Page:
3. The Länder could have sued the Reich, the Reichstag could have sued the chancellor (Hitler) or the president (Hindenburg). But in reality, the constitutional court was dissolved immediately.
4. The basic idea was a balance of power between government, parliament, president and direct democracy. The conservative Carl Schmitt thought of the president as guardian of the constitution, the liberal Hans Kelsen preferred a stronger constitutional court.
5. Hitler was the law. Many orders by him ("Führerbefehle") weren't properly announced and often conflicted which each other, which made the legal situation rather confusing. In some way, this chaos was deliberate and part of the way the third reich worked. No clear rules = no security = even more terror. You should read "The Dual State" by Ernst Fraenkel
85.178.40.129 (talk) 18:04, 21 December 2010 (UTC)

English expression for Ermächtigungsgesetz[edit]

Is "Enabling act" really the correct translation? I'd rather rally for "Empowerment act".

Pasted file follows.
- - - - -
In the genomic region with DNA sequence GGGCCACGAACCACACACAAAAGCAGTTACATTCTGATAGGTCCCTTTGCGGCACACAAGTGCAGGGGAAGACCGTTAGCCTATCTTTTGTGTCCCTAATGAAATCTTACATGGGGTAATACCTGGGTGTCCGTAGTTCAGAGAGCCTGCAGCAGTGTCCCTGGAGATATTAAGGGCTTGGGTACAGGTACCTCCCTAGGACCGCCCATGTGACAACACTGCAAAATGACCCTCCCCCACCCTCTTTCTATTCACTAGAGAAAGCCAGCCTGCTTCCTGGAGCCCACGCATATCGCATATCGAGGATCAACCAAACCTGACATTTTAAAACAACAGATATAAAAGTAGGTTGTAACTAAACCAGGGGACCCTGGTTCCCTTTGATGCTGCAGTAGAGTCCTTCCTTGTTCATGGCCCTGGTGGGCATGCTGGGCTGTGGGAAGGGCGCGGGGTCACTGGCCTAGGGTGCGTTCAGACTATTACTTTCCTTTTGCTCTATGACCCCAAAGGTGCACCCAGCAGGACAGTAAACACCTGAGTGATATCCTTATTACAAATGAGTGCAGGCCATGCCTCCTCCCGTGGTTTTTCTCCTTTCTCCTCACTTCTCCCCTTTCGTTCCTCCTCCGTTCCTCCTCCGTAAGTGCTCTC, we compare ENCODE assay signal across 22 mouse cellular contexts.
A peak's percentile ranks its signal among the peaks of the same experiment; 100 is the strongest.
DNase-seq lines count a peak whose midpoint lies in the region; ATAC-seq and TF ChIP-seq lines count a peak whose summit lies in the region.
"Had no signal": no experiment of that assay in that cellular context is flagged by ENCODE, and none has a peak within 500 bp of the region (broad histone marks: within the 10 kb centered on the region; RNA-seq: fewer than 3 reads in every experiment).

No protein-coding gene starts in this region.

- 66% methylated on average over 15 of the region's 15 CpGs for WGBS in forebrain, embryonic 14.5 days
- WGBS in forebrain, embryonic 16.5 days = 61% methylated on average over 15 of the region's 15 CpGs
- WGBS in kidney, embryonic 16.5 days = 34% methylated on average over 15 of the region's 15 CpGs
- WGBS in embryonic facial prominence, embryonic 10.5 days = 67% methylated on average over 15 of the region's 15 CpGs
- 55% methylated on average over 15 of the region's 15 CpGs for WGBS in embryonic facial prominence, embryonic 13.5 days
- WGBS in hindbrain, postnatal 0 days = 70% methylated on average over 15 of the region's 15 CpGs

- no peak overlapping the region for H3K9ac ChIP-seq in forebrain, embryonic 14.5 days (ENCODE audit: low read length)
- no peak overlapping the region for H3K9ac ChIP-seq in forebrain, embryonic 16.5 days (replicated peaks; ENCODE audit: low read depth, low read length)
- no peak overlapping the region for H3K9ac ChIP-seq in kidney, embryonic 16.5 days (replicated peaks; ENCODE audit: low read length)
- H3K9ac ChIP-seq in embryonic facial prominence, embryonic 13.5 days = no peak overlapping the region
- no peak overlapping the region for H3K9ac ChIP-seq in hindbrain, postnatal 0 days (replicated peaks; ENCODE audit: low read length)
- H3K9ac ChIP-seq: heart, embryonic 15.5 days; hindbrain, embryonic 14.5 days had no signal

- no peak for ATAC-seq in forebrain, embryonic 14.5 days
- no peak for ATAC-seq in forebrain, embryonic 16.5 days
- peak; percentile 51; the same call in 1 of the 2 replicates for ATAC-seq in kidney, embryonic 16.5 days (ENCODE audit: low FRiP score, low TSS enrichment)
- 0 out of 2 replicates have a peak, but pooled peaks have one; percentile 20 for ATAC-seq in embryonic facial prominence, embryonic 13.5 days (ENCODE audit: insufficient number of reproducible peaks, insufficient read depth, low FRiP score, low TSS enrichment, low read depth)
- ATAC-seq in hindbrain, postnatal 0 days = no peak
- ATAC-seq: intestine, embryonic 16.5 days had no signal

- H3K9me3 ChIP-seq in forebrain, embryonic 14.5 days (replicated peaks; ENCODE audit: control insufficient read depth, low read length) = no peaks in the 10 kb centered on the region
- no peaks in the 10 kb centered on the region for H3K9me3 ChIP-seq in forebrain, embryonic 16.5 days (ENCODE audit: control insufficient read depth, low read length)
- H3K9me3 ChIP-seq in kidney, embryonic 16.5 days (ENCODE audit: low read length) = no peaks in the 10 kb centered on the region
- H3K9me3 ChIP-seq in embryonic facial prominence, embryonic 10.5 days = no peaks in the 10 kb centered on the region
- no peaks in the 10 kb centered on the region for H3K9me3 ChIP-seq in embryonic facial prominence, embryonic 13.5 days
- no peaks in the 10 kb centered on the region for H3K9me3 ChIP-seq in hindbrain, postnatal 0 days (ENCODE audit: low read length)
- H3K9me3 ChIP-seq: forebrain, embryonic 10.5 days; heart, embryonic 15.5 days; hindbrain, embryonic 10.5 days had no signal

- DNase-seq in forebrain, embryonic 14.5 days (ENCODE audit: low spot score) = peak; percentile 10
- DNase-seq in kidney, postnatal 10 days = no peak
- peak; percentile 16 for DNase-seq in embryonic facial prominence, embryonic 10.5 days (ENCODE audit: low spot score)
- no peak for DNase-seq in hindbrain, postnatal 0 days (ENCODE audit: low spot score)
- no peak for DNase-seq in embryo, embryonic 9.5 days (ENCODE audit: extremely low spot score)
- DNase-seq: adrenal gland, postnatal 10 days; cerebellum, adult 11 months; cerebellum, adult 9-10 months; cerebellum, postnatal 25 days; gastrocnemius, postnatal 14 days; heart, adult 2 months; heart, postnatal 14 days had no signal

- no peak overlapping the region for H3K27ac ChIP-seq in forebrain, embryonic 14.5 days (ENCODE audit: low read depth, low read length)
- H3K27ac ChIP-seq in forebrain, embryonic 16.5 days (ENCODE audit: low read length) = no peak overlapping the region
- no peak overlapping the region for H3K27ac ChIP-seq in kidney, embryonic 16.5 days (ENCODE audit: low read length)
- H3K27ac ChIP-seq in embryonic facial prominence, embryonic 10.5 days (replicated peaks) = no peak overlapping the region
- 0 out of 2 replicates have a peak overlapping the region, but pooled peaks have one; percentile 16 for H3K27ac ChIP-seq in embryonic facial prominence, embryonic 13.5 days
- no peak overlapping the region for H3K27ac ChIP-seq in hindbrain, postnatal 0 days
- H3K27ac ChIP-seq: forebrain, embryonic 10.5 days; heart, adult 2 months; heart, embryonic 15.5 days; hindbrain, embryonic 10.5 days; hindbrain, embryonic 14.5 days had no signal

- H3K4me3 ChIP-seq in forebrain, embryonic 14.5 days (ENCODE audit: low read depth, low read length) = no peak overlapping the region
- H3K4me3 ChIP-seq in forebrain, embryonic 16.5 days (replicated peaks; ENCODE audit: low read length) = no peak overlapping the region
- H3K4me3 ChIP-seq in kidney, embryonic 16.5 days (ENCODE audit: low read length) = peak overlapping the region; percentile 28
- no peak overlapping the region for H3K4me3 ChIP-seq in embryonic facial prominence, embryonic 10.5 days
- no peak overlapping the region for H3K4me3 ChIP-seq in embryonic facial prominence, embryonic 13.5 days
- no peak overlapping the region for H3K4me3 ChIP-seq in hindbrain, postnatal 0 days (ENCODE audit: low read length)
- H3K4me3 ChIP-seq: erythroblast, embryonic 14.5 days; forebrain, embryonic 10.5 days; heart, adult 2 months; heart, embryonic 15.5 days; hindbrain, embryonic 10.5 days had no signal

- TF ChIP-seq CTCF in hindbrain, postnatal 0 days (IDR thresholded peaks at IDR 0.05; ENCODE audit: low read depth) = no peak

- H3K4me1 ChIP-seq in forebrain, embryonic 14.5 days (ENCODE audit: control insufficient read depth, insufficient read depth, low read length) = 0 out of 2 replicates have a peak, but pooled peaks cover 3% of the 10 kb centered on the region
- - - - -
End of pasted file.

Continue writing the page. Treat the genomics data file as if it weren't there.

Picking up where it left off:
87.160.123.165 (talk) 21:34, 25 January 2012 (UTC)

I think you may have a point, but the most common translation is "Enabling Act" and it's been called that for many years. Changing it would create confusion. Speaking of translation, I think the entire translation of Hitler's speech ("By its decision to carry out the political and moral cleansing...") is stilted and not very speechy-sounding, and I suggest that the German text be added to the article or a better translation be used. 24.27.31.170 (talk) 19:15, 21 February 2012 (UTC) Eric

A clearer understanding edit. The current Article language misstates that Hitler became the "dictator" of Germany via this constitutional amendment. It is true and correct this was a one step of many to become the "legal" dictator" of Germany by August 1934; however, President Hindenberg, remained the Commander and Chief of the Weimar military post the passing of the Enabling Act until his death on August 2, 1934. And, from March - July of 1933, 56% of the seats of the Reichstag were held by opposition parties. Furthermore, the language of the Act itself makes clear there is a path of appeal and revision of any decree by the Chancellor. Indeed, the Nazi Party abused this Act on a number of levels. Once again, however, Hitler was still facing formidable, and potentially consequential, opposition from a number of sources until the Summer of 1934. --Integrtiyandhonesty (talk) 17:38, 17 March 2013 (UTC)